• Slice(s) of toast with jam or honey

  • Simple granola bar (ex: Quaker chewy or soft Nutrigrain) or fig bar (low in fiber & protein)

  • Low-fat yogurt


I LOVE these easy   Egg Cups  !

I LOVE these easy Egg Cups!

  • Hardboiled egg(s) + cheese stick + grapes

  • Peanut butter and jelly or honey sandwich

  • Greek yogurt + granola + sliced strawberries

  • Pre-made egg sandwich (egg(s) on a whole wheat English muffin with cheese) + fruit

  • Chocolate milk + whole grain granola bar

  • Turkey & cheese sandwich on whole wheat bread (remember that Breakfast doesn’t have to mean only breakfast foods!)

  • Peanut butter crackers + glass of white or chocolate milk

  • To-go oatmeal cup (just add milk or water) + banana

  • Cottage cheese + fresh fruit + whole grain crackers

  • Pre-baked egg cups + fruit or a granola bar or whole grain crackers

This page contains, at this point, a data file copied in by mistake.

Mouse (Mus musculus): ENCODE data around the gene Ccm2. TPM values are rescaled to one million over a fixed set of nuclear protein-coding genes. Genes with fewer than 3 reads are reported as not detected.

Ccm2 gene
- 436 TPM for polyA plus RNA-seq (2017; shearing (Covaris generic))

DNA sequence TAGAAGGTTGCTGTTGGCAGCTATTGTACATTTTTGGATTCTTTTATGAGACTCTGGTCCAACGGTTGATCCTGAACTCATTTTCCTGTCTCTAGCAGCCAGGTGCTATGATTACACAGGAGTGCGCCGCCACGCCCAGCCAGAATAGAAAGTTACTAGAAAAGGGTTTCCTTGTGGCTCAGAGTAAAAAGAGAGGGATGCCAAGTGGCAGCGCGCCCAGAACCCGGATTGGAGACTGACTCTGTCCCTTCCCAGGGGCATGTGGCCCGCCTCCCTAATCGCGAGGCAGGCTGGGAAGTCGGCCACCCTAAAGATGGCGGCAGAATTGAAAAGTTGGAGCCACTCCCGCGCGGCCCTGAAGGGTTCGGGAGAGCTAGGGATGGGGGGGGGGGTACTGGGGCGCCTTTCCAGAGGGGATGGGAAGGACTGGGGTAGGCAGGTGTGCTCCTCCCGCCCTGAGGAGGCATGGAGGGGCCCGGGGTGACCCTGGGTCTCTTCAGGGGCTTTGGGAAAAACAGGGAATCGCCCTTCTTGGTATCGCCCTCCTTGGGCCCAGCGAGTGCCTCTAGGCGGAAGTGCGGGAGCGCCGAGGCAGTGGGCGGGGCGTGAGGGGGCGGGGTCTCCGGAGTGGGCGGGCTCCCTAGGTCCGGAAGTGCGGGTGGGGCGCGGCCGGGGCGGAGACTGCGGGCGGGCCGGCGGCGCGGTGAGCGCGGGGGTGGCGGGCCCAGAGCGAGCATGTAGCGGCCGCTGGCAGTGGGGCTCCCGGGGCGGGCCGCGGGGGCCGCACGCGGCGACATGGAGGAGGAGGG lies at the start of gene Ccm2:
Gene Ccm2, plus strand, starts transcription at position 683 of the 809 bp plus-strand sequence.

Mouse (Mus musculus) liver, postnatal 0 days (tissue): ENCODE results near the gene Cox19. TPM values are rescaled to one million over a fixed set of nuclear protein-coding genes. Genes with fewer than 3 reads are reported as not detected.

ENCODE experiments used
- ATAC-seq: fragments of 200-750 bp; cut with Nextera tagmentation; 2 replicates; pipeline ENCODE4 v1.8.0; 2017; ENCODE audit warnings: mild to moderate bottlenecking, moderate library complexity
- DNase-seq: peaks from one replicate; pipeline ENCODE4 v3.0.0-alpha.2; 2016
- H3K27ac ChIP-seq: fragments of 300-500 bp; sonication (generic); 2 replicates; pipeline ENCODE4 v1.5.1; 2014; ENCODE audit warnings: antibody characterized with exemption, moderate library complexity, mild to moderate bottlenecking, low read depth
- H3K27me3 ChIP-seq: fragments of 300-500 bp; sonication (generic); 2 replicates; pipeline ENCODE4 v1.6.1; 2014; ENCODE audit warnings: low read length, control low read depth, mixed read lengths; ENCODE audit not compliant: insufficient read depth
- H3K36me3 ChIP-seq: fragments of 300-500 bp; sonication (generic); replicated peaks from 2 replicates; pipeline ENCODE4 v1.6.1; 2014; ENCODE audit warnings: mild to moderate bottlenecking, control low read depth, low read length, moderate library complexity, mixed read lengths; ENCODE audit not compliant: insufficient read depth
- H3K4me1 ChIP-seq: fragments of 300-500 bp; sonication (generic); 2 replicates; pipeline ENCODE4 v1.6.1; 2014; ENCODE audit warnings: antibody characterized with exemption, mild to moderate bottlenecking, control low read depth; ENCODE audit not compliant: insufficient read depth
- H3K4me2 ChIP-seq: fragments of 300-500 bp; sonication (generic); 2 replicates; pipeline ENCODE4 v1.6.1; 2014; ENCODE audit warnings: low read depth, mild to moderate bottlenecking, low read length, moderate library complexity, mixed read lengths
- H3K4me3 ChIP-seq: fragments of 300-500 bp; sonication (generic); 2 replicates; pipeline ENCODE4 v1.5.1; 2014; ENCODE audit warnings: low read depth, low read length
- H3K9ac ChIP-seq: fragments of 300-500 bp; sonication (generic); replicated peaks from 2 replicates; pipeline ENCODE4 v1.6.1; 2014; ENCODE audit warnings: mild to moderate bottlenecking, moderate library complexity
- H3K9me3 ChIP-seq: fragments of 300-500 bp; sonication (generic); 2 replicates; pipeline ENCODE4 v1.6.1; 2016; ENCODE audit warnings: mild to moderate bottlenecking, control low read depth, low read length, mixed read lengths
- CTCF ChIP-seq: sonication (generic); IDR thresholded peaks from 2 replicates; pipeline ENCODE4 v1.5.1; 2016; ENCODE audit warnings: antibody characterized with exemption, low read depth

Evening Event Meal Ideas for the Young Athlete


  • Baked white or baked sweet potato

  • Pasta with marinara sauce

  • Turkey sandwich

  • Pasta salad

  • Bowl of cereal (just like breakfast doesn’t have to mean “breakfast food”, dinner doesn’t always have to mean “dinner food”!)

  • Mini pizzas (on flatbread or English muffins with marinara, a sprinkle of cheese and any veggie toppings your athlete would like)


I’m such of fan of this simple mayo-free   chicken salad!

I’m such of fan of this simple mayo-free chicken salad!

And these hearty flavor-packed 7-ingredient   tuna burgers!

And these hearty flavor-packed 7-ingredient tuna burgers!

  • Baked chicken + veggies + whole grain roll

  • Grilled salmon + salad + glass of milk

  • Spaghetti with meatballs

  • Tuna or chicken salad

  • Omelet with veggies and cheese + slice of whole wheat bread

  • Glass of milk / chocolate milk

  • Greek yogurt with fruit

  • Avocado toast topped with a scrambled egg(s)

  • Chicken sandwich + veggies

  • Lean ground hamburger + veggies

  • Tuna Burgers - just the patty or with the bun - whatever your athlete needs!

Jello Legs & Strategizing Pre-Event Snacks: Something I Learned the Hard Way